initally they seem to be more woman than your average woman . They are usually beautifull which doesn’t help , they seem to be fairly inteligent , witty , loving , uninhibited sexually . Seems like the perfect woman at first . Later on on you wonder if they are even human

check. check.check. check check check. check. check. you just nailed him to to a tee!!!! They are just humans who make bad life choices, consistently without fail – for a lifetime.

Bad life choices would be putting it mildly . We are talking human predators , kind of like a dragon in the chicken coup

hey learnthelesson it looks like we have our own personal chat line here . Did everyone else go to sleep or what . I’m on pacific time how about you.

Quest – Its 11pm for me! LOL Its seems to be just us on this thread…but if you go back to blog page on the left there are different threads running usually well into middle of night. Took me a few days when I first got here to figure out the LF Map! Lots of jumping around from thread to thread to keep up with bloggers. But the left side of the main blog page shows the most recent posts.

Quest – you made a typo – called US talking human predators instead of them! I really think in the end they are humans who make really bad choices in life- including preying on others and breathing fire by the end!!

But why , what is their dam problem really . Despite all the character traits that add up to psychopath I can usually detect a weird kind of evil , which is something I can see right from the start when I run into one . It took me a while to realise what I was seeing and I had too test my intuition a few times before I realised or believed in that intuition . Of course I am not infalable as there has been a couple of times when I could not see a really smart psychopath until I had met them more than once . In fact one woman had me totally fooled until I seen her with her favourite victim .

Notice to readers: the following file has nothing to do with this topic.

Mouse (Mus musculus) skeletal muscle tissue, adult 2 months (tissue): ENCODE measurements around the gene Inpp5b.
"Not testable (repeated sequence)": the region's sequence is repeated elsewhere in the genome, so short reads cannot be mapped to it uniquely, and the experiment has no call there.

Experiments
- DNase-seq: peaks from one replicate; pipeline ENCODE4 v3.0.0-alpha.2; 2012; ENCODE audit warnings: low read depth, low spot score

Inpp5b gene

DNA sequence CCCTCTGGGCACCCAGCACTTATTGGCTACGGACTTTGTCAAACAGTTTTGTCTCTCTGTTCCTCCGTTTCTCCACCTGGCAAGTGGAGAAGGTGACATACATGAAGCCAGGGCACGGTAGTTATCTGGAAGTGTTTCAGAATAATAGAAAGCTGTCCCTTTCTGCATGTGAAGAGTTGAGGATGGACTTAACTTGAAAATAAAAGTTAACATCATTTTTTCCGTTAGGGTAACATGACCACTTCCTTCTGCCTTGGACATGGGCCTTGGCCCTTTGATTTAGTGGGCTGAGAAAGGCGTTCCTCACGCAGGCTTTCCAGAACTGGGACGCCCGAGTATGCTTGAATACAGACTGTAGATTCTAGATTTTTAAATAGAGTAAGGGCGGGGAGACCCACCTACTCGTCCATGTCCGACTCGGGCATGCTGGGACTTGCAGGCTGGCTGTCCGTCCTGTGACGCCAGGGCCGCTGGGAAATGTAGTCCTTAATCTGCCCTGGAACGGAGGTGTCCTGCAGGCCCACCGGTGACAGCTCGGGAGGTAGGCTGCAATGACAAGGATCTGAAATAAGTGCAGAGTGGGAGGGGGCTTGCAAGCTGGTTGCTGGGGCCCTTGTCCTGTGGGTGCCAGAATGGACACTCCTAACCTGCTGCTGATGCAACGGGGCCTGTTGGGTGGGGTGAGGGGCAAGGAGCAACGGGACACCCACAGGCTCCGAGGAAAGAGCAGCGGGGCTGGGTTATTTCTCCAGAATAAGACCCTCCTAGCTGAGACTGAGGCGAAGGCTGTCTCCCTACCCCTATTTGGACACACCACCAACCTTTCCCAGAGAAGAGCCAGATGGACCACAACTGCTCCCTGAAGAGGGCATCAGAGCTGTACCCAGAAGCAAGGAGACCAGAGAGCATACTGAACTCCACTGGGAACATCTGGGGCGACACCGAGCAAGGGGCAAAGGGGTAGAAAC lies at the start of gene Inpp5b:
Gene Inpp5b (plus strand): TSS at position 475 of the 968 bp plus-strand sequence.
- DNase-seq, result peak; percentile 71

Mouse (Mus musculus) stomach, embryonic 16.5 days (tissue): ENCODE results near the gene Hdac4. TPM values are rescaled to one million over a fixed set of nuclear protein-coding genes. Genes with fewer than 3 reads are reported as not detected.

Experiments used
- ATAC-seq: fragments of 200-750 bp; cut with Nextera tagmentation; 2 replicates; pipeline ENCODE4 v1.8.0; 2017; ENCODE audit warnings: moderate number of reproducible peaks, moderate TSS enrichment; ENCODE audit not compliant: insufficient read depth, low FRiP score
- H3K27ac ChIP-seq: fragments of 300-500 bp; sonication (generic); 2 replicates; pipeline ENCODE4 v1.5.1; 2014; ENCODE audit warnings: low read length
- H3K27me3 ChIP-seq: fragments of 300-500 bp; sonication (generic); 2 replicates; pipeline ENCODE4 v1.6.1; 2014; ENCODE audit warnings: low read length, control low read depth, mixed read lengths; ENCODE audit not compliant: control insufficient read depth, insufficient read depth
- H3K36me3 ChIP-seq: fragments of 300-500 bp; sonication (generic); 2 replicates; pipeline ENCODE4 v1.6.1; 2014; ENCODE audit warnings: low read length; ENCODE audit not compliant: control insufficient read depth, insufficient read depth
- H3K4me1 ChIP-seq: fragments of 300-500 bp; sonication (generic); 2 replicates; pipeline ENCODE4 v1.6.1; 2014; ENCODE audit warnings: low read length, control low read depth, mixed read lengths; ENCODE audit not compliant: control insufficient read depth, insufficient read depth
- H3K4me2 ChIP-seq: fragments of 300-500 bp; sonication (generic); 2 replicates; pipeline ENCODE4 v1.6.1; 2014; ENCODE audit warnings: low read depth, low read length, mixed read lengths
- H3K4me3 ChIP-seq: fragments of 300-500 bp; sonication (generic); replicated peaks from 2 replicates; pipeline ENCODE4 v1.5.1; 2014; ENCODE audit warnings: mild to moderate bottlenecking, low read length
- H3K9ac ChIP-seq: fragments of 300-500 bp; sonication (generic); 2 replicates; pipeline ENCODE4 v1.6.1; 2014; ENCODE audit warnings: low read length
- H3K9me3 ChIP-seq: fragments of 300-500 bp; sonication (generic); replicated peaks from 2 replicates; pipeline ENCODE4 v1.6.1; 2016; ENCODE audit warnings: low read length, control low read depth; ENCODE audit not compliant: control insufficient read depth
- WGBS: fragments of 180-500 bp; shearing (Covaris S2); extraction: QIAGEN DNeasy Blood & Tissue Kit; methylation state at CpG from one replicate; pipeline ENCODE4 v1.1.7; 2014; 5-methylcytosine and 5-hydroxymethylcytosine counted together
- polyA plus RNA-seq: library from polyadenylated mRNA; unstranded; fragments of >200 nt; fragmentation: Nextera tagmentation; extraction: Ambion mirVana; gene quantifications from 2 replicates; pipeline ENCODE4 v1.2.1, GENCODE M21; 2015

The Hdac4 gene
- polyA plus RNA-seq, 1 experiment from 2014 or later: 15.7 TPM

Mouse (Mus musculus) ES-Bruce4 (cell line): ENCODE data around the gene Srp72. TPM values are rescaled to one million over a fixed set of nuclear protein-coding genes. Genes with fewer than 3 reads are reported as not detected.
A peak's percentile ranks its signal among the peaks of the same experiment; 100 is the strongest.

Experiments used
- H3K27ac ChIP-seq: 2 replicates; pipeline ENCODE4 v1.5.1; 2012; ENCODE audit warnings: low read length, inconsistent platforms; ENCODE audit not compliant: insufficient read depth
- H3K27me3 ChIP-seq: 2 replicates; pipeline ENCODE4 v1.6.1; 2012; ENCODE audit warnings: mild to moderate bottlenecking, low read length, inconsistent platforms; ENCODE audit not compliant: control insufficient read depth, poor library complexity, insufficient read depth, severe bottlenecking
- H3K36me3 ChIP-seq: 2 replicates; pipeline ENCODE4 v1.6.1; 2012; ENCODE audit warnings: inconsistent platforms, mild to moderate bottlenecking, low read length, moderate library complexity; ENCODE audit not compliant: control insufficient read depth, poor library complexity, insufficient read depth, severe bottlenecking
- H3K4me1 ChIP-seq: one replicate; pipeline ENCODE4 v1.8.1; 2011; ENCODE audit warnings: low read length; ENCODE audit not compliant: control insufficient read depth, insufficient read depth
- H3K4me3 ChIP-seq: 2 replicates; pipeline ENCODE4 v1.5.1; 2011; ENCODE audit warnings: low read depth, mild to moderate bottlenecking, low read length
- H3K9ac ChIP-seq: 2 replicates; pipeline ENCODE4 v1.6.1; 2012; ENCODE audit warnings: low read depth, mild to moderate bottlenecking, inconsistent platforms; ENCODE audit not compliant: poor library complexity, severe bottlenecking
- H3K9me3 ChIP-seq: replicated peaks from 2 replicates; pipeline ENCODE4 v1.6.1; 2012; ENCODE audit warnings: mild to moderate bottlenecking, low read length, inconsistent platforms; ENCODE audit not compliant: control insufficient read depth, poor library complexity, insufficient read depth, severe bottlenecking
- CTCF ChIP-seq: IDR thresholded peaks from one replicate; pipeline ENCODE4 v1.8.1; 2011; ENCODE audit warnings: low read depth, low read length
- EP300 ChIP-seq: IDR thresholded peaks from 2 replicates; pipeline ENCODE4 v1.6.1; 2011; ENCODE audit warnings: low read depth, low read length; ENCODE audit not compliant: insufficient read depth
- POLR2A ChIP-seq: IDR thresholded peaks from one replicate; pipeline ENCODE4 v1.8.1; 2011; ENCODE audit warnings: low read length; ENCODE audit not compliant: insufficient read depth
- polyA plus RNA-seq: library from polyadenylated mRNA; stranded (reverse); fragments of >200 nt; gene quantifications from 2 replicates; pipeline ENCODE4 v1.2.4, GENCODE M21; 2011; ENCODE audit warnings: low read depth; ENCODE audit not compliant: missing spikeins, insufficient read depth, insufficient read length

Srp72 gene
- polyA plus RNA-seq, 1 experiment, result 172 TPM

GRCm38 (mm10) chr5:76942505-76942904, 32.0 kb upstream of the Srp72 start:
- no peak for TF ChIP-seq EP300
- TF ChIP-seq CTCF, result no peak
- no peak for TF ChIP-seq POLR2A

If I knew the answer Id be writing a book so fast!! I couldnt have detected a weird kind of evil upon hello unless something in the conversation revealed it — or the eyes revealed trouble… For me it was more when the masked dropped that my intuition screamed “Get away, yet I stayed” …live and learn… But trusting your intuition is also another very good thing to do – and walk away or run depending where you are! lol Also really just accepting they are what they are and they do what they do – because thats what they are/thats what they do. There really is no mystery behind it in that sense. And of course, the red flags are there for a reason.. Stop and change direction. Listen to your gut. Cant play their game, and so i say why bother – its lose/lose anyway..

learn you have written that book – I read it every nite – i love your wisdome, insight and humor

i think we all get it intellectually – but we are still emotional beings and maybe we all have came to a point in our lives when our emotions need time to catch up with our brains – the heart is not as smart as our brains

one last question . Do psychopaths have any physical defects that would give them away . Now you may wonder where the hell I am coming from with this . Well , all the psychopathic women that I am aware of have been good looking and have looked way younger than there age . I can think of about 12 that I know . 3 of these women had rather unusal feet . The rest of them I did not get to see there feet or if I did it did not dawn on me that there was a pattern . My X’s feet were a bit defective in that the toes were not alined with the foot , in fact they veered quite badly out wards . At the time I did not really think anything of it untill just recently when I met another psychopathic woman that I was attracked to and she had the same kind of defect in her feet . When I saw the feet it actually startled me as at the time all the alarm bells were going of as far as her being a psychopath and then I saw the feet . Well then I got to thinking and then I remembered another problem woman that I had had a relationship with about 15 years ago and she to had the same feet . Well I can’t wait till summer cause I will be on a foot mission